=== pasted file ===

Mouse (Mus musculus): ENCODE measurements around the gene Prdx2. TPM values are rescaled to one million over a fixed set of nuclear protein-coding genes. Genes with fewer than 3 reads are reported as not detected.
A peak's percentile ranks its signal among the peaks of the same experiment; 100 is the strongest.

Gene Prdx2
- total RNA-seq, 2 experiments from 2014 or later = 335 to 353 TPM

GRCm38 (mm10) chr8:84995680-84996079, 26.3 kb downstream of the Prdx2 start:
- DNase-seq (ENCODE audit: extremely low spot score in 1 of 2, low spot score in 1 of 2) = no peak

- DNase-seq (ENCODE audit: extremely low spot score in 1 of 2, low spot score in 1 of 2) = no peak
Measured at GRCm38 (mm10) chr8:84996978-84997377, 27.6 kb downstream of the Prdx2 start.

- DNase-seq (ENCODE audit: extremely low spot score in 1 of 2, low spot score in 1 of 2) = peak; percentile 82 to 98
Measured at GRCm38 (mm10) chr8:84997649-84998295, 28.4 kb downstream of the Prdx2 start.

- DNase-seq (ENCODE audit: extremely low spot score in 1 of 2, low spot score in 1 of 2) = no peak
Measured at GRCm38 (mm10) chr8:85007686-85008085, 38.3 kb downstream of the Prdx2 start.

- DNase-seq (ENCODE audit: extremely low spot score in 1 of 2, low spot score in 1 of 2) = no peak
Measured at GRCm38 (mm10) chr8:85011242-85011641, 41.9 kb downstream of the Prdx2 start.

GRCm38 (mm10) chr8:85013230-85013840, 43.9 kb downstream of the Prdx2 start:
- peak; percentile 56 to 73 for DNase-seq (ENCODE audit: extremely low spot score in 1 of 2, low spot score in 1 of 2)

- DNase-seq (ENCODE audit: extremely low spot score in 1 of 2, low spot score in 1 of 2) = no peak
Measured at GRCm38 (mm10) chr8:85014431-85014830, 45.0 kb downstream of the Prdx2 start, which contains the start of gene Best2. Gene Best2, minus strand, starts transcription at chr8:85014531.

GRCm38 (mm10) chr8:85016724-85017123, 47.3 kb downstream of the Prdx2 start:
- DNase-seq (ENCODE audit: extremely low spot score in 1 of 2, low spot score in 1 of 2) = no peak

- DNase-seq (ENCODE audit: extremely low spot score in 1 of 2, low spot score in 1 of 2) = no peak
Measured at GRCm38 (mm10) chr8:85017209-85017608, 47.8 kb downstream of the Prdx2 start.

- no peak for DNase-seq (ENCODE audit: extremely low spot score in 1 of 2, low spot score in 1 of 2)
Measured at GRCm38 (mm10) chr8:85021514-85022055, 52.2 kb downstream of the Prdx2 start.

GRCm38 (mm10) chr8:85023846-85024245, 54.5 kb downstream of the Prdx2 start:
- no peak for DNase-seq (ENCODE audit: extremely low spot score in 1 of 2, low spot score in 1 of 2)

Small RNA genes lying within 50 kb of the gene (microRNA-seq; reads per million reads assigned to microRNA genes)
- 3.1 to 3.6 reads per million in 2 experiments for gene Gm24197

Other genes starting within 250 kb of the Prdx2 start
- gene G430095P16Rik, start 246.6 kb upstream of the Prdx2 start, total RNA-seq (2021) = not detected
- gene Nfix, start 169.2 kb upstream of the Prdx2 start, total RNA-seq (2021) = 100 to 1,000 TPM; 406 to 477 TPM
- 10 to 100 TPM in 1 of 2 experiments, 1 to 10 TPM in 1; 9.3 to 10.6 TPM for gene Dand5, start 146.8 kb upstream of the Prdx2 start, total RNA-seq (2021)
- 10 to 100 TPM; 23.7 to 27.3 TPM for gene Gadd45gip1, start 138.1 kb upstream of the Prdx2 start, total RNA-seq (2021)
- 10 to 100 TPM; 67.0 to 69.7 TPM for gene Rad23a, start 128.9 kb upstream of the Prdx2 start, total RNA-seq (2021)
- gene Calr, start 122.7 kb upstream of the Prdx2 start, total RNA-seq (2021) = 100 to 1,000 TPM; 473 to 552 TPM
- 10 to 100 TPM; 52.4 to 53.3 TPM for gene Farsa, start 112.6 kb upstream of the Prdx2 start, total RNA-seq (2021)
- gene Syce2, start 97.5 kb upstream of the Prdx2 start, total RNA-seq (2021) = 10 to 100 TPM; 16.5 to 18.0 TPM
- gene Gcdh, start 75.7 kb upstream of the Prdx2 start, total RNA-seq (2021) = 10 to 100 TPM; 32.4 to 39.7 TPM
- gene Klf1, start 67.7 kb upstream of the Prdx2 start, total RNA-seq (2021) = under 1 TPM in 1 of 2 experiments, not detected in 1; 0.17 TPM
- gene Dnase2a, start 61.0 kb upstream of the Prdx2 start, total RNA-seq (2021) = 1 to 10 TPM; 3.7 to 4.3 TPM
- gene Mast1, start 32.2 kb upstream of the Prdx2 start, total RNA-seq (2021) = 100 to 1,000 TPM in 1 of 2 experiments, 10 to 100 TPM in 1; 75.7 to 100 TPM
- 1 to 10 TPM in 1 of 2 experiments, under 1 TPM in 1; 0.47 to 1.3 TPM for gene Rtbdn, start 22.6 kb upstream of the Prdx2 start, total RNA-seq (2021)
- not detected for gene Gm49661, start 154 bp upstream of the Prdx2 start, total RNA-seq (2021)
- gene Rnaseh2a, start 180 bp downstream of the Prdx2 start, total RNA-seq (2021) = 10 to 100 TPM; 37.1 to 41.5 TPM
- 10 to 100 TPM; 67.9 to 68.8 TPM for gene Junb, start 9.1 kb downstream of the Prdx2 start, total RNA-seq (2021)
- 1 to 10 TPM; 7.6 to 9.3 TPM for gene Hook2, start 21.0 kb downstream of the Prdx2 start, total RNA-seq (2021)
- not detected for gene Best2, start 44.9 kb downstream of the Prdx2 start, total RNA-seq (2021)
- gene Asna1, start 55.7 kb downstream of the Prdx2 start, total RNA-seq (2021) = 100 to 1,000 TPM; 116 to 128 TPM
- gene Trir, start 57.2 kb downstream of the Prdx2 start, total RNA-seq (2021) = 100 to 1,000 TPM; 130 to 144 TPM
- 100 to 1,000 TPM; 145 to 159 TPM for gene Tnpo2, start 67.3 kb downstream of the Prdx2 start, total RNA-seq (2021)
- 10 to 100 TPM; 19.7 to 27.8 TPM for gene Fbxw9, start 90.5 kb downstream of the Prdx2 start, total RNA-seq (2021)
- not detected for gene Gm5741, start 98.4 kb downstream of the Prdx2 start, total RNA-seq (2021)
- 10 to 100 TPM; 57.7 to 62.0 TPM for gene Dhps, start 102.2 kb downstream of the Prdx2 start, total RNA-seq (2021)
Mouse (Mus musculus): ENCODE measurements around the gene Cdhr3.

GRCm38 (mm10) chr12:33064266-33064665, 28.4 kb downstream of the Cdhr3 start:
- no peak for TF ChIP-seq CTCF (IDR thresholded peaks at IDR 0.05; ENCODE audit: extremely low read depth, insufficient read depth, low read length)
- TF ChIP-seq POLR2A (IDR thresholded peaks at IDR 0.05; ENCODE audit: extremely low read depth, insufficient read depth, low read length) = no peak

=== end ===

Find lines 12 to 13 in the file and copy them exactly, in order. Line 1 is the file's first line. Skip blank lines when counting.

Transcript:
Measured at GRCm38 (mm10) chr8:85007686-85008085, 38.3 kb downstream of the Prdx2 start.

- DNase-seq (ENCODE audit: extremely low spot score in 1 of 2, low spot score in 1 of 2) = no peak